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Elephant’s foot

  • Indoor Plants
Beaucarnea recurvata
Photo: iStock Photo
Nolina recurvata



Origin and description

Elephant’s foot is a tree-like plant that grows close to 10 metres high in the wild in its native dry regions of Mexico. It adapts well to indoor growing conditions in a bright room. Its main appeal is its ‘elephant foot’ or corky, fissured swollen base, topped by a rosette of long slender leaves. Beaucarnea recurvata is a slow-growing plant that rarely grows to more than 2 metres indoors.

Species, cultivars and related plants

Beaucarnea gracilis has a very swollen base not unlike the shape of a bottle. The long, slender leaves are grey-green in colour. Beaucarnea longifolia has long leathery leaves that can be more than 1.20 metres long. Beaucarnea stricta is a species similar to Beaucarnea recurvata, but with stiffer leaves that are very rough on the edges.

Common name

Elephant’s foot / Elephant foot tree / Beaucarnea / Nolina / Ponytail palm

Latin name (genus)

Beaucarnea recurvata (syn. Nolina recurvata)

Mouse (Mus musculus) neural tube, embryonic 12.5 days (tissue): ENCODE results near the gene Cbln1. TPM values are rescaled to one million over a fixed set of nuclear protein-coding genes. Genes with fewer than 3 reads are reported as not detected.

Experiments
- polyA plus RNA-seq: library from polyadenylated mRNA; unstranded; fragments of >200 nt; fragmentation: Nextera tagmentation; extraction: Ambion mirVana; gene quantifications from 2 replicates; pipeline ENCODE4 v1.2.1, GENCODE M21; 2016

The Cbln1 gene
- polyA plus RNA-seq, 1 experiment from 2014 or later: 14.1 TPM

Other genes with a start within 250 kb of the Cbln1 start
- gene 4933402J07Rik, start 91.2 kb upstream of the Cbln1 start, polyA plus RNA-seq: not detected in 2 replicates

English common name

French common name

Botanical family

  • Asparagaceae

Growing conditions

Elephant’s foot tolerates moderate, even low light conditions, but to grow well it needs bright light or direct sunlight, in a spot near a south-facing window, for example. In summer, it likes a sunny, hot site, with temperatures around 19 to 21ºC. You can move it outdoors into full sun after an acclimatization period. Do not place a saucer under the pot. In winter, place the plant in a cool spot (12 or 13ºC). The minimum temperature Beaucarnea recurvata can tolerate is 10ºC. This plant is well adapted to dry air.

Easy to grow?

Elephant’s foot is easy to grow if given bright light and proper watering. It grows slowly and flowers only very rarely.

Watering and fertilizer

Too little water is better for elephant’s foot than too much. To prevent trunk rot, water sparingly in summer, leaving the soil to dry out almost completely between waterings. Never leave any standing water in the saucer. In winter, if the temperature dips below 15ºC, reduce the watering frequency and water sparingly. Fertilize every three months during the growing period, in spring and summer, with a balanced indoor plant food or an all-purpose fertilizer like 20-20-20 at half strength.

Pruning and maintenance

Remove dried leaves. Be careful though because the leaves can be sharp.


Elephant’s foot is a very slow-growing plant. You can leave the plant in the same pot for several years until it becomes potbound. Repot in spring with a well-aerated, well-draining potting mix. You can prepare your own mix by combining equal parts potting soil, perlite and coarse sand, or a commercial cactus and succulent potting mix blended with perlite.

See also

Pests and diseases
Physiological disorders

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